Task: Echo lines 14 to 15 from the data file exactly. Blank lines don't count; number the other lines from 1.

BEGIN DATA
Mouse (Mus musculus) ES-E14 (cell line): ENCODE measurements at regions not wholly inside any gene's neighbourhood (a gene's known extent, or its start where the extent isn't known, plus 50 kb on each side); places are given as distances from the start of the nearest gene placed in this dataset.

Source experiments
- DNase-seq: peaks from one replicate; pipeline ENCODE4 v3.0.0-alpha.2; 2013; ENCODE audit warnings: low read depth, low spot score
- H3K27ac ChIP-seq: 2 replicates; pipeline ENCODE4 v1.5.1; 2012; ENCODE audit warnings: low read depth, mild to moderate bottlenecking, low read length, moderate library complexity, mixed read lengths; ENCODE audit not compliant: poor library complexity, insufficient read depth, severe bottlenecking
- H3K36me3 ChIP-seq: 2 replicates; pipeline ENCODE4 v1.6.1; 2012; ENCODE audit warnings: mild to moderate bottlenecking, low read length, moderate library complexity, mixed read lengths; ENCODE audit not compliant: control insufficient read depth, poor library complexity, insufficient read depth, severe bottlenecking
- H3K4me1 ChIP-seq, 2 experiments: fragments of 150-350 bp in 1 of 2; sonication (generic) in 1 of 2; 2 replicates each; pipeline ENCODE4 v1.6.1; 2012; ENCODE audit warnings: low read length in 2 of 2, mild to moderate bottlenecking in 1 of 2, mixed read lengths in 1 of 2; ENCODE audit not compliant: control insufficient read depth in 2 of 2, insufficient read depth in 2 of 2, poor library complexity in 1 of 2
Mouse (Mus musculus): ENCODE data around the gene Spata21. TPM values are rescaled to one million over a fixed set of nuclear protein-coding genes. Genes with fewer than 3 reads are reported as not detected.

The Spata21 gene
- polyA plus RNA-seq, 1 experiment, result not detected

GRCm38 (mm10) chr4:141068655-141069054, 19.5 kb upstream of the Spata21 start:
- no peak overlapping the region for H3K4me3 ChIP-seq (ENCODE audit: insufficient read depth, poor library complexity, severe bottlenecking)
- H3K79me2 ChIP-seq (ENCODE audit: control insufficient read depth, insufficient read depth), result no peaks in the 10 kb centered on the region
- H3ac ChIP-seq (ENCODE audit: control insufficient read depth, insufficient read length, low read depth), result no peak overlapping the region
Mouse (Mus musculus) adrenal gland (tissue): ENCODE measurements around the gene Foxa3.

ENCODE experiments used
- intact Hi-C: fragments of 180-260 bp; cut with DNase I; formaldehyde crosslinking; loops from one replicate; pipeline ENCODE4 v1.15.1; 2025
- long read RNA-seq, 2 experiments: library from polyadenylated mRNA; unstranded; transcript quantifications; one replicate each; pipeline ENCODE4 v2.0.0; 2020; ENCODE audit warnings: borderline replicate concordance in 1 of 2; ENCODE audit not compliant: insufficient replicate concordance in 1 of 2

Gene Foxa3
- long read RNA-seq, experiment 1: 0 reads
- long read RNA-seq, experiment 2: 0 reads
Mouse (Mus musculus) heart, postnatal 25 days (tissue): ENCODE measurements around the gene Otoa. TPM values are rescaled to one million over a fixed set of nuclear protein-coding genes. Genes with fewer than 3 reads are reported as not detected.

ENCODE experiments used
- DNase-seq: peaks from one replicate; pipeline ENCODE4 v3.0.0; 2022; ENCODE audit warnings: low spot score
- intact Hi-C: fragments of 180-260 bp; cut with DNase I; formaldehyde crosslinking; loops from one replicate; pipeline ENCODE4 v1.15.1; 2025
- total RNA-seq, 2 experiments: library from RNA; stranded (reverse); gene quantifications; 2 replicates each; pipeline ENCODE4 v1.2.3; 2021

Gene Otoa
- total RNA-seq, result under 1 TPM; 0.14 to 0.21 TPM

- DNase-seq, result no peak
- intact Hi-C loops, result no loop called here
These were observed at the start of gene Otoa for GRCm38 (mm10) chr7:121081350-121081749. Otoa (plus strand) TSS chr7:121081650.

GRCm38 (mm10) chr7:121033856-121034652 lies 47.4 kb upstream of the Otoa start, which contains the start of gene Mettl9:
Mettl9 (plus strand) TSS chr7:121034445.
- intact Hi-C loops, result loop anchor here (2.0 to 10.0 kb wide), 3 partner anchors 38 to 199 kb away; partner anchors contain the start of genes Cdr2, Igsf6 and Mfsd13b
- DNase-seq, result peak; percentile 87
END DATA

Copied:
Mouse (Mus musculus) adrenal gland (tissue): ENCODE measurements around the gene Foxa3.

ENCODE experiments used